Posts Tagged ‘indie rock

12
Dec
13

Best New Albums of 2013! #12: Kurt Vile – Waking on a Pretty Daze

Running through the end of the month (with a short Christmas break), I’ll be running a post each weekday taking a look at one of my top 20 albums of the year, slowly working my way down to number one. Some I’ve reviewed previously for Bearded Gentlemen Music – I’ll provide links where necessary – and the entire list will eventually end up there, too. But for most of these records, this is the first time I’m writing about them at length, making this a chance to explain my choices in a little greater detail. Last year’s list is no longer online, but for 2011′s Best Canadian Music click here and for 2010′s list, click here.

#12: Kurt Vile – Waking on a Pretty Daze

At this point, my love for Neil Young is pretty well established. Not only do I think the world of his albums, but I’ve even written about his bootlegs. Hell, I even included one in this year-end list. So, I really mean it as a genuine compliment when I say Kurt Vile’s new album reminds me of my favorite Young records.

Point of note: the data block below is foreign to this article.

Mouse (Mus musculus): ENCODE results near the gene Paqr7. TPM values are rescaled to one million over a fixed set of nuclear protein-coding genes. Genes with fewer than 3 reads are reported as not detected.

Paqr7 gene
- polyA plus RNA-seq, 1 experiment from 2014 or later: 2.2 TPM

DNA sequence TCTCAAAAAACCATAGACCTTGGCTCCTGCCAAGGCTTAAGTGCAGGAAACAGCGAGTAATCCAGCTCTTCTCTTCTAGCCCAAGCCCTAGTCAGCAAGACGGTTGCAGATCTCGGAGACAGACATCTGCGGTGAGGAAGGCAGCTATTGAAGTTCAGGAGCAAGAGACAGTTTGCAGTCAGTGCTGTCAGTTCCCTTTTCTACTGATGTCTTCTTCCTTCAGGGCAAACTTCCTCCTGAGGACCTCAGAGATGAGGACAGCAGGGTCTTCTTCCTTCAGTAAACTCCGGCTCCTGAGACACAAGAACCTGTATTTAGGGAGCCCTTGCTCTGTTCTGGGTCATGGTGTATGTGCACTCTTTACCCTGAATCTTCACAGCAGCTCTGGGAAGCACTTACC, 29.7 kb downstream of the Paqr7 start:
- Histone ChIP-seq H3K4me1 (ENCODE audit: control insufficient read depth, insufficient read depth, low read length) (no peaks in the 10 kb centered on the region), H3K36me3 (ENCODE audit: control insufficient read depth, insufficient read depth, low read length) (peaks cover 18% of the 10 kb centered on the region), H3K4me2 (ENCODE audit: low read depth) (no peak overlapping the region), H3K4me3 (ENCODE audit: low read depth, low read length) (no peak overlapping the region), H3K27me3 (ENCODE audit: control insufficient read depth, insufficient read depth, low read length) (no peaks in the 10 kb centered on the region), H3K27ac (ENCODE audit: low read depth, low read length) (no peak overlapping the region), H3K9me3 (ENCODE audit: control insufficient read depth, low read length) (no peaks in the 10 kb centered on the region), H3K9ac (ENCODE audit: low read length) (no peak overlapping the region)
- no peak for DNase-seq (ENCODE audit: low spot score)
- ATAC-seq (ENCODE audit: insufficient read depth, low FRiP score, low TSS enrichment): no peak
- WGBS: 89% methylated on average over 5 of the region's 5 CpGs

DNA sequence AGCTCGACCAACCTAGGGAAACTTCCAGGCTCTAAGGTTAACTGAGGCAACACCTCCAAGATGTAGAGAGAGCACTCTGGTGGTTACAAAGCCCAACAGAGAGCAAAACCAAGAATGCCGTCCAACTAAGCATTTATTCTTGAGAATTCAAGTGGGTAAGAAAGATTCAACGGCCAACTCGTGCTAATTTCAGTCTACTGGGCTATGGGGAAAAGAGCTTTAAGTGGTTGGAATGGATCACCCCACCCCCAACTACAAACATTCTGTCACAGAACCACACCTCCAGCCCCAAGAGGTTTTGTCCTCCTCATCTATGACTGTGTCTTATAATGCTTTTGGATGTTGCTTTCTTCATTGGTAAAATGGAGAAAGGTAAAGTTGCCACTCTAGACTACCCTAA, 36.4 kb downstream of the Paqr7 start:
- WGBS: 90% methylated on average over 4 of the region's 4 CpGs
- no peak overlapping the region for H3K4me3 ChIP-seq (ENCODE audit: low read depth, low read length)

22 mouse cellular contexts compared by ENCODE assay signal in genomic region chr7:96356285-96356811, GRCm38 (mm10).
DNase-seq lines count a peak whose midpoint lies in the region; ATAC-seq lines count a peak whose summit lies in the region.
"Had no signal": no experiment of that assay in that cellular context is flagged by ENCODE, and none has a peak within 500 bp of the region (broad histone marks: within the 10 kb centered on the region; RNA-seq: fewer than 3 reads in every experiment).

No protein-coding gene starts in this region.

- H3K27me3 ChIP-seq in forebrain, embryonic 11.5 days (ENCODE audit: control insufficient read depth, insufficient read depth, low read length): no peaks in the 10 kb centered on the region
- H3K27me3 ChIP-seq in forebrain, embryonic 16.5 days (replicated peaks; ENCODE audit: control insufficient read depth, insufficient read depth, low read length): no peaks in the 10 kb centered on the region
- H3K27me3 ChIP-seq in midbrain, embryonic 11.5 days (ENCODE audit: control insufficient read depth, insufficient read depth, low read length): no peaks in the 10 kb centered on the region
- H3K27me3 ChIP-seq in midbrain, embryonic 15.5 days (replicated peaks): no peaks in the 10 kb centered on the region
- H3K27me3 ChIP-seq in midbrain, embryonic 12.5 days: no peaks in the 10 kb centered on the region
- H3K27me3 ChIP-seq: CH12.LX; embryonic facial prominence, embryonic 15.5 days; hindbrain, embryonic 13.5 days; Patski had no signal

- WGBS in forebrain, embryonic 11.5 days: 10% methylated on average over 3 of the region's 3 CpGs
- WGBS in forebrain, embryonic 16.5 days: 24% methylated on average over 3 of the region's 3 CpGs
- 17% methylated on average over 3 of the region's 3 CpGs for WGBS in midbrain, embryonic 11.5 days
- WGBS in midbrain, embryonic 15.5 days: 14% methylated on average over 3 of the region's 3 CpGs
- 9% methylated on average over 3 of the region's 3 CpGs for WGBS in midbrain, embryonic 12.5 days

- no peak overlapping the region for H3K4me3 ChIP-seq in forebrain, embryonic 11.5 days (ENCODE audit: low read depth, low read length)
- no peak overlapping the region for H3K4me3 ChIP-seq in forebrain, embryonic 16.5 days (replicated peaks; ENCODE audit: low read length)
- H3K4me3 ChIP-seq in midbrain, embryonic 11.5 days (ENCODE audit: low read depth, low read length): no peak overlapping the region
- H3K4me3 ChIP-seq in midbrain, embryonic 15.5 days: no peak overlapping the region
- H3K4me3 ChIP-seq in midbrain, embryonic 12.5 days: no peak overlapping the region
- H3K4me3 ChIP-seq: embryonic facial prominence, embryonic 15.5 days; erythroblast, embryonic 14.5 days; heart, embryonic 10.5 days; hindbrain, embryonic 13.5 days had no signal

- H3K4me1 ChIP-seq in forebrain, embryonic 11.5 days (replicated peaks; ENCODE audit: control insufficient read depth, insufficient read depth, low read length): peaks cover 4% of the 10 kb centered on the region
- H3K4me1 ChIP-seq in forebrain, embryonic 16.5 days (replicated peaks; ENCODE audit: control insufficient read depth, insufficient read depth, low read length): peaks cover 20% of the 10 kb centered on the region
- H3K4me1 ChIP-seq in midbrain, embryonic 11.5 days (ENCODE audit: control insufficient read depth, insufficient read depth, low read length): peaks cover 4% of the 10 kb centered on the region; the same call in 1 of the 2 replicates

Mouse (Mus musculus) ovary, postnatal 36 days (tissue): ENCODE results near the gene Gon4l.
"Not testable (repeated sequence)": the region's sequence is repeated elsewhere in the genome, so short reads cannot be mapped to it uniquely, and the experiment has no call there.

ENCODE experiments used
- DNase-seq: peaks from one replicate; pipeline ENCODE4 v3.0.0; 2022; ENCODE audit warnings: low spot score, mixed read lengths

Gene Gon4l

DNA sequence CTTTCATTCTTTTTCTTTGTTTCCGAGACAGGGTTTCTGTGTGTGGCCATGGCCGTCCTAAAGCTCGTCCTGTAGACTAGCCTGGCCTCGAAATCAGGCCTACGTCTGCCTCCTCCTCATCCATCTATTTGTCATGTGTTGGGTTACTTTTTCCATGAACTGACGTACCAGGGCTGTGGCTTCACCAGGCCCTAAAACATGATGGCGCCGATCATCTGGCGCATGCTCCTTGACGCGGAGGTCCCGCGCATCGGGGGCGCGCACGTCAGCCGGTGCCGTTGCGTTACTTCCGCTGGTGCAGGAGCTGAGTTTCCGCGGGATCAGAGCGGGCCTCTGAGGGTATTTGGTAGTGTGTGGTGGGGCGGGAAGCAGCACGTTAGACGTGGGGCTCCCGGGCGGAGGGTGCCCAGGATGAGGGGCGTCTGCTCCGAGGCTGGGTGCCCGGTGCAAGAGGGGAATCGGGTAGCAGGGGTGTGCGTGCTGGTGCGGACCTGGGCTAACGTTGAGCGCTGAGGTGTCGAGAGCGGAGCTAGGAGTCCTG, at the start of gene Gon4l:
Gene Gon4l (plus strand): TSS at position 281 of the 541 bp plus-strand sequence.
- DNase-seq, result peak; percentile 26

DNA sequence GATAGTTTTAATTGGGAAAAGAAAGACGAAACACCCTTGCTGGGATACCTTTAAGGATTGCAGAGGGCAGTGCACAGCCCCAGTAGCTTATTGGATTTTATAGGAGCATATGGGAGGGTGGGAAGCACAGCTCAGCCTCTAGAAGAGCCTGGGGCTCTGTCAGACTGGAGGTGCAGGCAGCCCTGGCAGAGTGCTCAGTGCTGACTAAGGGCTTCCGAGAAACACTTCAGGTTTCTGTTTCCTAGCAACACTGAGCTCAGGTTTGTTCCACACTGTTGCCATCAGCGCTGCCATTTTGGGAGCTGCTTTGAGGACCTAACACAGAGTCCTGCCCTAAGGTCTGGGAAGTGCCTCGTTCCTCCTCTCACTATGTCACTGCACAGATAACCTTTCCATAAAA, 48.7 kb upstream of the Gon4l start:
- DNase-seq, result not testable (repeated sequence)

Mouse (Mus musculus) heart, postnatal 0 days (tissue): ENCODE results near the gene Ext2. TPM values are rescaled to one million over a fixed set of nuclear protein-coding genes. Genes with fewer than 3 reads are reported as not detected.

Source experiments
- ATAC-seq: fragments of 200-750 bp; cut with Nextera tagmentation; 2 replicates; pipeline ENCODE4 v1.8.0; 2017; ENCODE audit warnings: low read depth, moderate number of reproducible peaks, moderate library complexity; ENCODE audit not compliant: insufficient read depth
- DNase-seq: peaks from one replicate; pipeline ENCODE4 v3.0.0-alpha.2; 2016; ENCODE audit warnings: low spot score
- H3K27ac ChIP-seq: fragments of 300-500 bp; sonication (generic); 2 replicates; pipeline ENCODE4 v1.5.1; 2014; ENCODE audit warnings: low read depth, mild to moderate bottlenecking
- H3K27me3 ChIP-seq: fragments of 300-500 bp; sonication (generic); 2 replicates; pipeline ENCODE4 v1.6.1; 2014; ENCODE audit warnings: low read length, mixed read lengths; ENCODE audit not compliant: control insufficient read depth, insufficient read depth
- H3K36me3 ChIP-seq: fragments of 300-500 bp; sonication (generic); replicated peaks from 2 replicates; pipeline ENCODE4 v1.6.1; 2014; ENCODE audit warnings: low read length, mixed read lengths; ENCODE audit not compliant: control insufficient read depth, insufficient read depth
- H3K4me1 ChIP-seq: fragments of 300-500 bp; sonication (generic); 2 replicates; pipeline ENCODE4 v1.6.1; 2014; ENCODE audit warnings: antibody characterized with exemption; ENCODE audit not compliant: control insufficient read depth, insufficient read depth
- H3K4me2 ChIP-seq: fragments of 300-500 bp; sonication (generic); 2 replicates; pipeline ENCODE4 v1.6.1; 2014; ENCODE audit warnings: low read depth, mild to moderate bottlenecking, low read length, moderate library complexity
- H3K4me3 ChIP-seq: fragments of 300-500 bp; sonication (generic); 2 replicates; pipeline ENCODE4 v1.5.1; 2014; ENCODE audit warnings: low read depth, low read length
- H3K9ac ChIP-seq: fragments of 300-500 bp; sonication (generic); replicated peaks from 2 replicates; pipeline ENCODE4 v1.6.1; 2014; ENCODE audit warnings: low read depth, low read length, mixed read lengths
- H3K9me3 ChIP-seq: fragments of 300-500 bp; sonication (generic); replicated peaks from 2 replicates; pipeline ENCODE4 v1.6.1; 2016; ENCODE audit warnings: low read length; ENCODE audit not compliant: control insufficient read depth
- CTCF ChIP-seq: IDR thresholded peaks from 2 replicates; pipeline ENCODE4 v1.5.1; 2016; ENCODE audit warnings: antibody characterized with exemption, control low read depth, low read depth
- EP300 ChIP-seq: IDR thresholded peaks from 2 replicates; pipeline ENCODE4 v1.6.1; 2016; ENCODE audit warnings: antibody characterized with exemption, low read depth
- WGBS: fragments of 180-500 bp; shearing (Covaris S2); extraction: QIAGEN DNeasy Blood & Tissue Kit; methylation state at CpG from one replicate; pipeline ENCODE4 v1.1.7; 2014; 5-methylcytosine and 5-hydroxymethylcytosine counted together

It’s not because they both write gorgeous sort-of folk, sort-of rock songs. Or because they both solo a bunch. It’s more of a feeling I get from this: laid-back, vaguely out of focus and reckless, but also with same kind of introspective songwriting.

It’s been interesting to watch Vile’s solo career progress. Back on Childish Prodigy, he had fuzzed-out rock like Hunchback and moved to a cleaner, more pop/folk sound for 2011’s Smoke Ring For My Halo. Here, he’s found a bit of a middle ground: the songs are fairly straightforward, with a foot firmly in guitar rock, but aren’t either as gritty or as bright as his past LPs.

Sometimes he sounds a little like J Mascis: KV Crimes could almost fit right in alongside Dinosaur Jr’s best. At others, his jammed-out folk rock reminds me of Young’s best: see the nine-minute title track, with its guitar peaks and valleys between verses. But he’s often found a middle ground where he sounds a little bit like a bunch of people, but mostly like nobody else in indie rock today. Tracks like Girl Called Alex, Goldtone or Shame Chamber are instantly recognizable as Vile’s music. And they’re some of the best rockers of 2013, too.